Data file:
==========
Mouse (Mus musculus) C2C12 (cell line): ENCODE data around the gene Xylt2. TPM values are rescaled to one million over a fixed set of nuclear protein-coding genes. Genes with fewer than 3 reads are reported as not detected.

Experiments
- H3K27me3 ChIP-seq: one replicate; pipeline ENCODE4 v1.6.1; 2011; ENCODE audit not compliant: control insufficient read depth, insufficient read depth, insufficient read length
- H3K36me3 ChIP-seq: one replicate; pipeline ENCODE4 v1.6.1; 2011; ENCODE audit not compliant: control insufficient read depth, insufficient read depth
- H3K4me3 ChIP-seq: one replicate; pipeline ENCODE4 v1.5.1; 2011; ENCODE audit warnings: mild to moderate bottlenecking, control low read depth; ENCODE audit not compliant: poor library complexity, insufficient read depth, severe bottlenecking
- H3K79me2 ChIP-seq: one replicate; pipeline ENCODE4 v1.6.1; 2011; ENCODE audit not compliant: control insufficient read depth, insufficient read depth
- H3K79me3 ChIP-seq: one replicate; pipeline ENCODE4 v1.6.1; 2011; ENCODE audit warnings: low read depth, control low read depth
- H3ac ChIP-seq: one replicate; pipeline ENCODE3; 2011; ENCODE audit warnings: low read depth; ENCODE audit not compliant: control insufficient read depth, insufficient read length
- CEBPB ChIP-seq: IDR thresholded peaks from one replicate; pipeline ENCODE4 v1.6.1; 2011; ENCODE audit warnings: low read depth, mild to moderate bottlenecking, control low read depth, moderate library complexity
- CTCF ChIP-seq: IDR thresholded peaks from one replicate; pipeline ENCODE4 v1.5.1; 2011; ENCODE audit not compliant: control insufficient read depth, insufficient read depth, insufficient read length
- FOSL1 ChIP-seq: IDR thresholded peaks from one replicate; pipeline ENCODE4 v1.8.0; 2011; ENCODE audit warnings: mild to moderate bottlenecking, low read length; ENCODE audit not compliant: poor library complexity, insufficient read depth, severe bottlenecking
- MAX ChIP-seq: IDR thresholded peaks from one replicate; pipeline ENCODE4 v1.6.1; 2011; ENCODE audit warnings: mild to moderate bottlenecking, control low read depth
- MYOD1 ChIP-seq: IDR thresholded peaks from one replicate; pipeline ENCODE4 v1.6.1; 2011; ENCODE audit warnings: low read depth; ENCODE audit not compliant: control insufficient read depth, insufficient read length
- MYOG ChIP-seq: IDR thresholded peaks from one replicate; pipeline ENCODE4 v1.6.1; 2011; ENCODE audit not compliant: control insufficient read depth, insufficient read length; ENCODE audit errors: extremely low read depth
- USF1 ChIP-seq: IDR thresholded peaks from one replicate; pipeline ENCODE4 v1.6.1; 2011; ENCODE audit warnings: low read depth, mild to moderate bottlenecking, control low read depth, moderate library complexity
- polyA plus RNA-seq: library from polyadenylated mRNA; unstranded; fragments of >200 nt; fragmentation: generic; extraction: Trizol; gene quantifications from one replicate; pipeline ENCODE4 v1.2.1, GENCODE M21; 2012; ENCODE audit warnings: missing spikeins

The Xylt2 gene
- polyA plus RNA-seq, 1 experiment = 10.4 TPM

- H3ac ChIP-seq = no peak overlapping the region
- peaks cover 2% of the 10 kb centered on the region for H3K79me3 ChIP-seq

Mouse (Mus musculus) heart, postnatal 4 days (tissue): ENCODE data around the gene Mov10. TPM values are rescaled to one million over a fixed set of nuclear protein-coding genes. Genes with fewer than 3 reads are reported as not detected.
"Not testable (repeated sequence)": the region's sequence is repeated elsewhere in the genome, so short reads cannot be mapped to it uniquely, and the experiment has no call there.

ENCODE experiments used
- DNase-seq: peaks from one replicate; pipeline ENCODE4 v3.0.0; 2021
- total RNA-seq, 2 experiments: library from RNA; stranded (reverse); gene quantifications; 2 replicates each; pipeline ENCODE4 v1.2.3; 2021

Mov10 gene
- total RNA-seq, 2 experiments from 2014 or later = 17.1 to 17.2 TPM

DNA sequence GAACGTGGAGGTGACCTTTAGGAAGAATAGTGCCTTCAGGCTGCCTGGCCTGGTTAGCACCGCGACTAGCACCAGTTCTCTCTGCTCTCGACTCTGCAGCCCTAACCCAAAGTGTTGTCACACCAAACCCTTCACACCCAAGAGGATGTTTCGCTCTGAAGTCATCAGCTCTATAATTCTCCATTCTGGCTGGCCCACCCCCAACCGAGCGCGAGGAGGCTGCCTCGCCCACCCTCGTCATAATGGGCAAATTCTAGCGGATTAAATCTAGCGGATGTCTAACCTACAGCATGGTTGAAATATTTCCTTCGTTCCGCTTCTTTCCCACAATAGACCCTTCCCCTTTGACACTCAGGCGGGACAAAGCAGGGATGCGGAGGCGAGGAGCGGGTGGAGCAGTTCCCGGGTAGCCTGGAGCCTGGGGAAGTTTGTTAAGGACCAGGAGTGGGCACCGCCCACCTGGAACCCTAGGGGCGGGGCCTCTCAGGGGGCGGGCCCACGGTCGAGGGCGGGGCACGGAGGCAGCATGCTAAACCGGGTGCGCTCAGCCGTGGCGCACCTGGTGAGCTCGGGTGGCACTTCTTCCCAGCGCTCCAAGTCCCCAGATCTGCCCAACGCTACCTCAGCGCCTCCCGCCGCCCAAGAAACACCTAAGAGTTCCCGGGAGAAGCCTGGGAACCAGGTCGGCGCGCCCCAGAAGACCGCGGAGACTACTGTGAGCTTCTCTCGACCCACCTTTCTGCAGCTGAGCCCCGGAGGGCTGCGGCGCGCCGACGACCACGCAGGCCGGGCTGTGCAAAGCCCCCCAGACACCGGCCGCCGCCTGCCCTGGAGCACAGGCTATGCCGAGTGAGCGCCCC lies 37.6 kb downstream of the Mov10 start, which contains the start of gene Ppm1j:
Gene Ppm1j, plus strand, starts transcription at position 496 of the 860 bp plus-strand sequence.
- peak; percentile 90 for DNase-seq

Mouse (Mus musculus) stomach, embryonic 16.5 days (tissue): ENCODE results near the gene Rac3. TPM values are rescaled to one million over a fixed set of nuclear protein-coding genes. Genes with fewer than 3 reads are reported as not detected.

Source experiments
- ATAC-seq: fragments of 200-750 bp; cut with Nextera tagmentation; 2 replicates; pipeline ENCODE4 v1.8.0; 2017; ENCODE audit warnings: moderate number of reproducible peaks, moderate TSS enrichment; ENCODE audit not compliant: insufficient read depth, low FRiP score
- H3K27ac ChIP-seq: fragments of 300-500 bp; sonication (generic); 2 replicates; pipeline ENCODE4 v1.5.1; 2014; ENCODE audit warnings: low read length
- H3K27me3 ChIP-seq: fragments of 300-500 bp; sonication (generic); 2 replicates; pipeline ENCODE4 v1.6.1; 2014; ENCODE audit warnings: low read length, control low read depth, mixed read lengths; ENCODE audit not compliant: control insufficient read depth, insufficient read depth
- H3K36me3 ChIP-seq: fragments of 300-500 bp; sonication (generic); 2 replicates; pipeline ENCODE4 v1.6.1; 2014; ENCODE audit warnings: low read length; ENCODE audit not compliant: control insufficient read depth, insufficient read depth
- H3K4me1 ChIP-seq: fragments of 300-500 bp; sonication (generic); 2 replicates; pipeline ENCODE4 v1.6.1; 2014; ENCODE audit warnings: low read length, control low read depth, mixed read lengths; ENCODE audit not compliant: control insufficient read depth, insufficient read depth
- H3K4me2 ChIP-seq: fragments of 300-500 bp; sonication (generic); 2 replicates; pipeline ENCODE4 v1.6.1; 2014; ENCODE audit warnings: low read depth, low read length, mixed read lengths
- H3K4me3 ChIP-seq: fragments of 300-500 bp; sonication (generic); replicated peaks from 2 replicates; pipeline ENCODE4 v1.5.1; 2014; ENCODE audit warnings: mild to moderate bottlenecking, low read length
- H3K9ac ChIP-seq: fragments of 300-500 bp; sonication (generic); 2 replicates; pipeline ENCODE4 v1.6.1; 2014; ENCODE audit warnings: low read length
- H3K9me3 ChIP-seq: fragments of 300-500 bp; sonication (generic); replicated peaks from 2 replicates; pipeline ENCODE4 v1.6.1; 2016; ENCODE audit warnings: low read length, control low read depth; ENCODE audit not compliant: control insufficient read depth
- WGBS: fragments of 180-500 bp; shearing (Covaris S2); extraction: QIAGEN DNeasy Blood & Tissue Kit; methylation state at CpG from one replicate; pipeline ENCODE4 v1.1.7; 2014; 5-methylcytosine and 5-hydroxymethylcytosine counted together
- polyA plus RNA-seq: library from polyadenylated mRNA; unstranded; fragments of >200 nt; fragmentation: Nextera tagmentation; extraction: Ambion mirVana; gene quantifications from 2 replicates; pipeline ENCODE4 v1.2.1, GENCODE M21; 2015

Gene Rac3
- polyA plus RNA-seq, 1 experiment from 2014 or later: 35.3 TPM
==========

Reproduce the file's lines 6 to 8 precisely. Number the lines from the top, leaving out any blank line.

- H3K79me2 ChIP-seq: one replicate; pipeline ENCODE4 v1.6.1; 2011; ENCODE audit not compliant: control insufficient read depth, insufficient read depth
- H3K79me3 ChIP-seq: one replicate; pipeline ENCODE4 v1.6.1; 2011; ENCODE audit warnings: low read depth, control low read depth
- H3ac ChIP-seq: one replicate; pipeline ENCODE3; 2011; ENCODE audit warnings: low read depth; ENCODE audit not compliant: control insufficient read depth, insufficient read length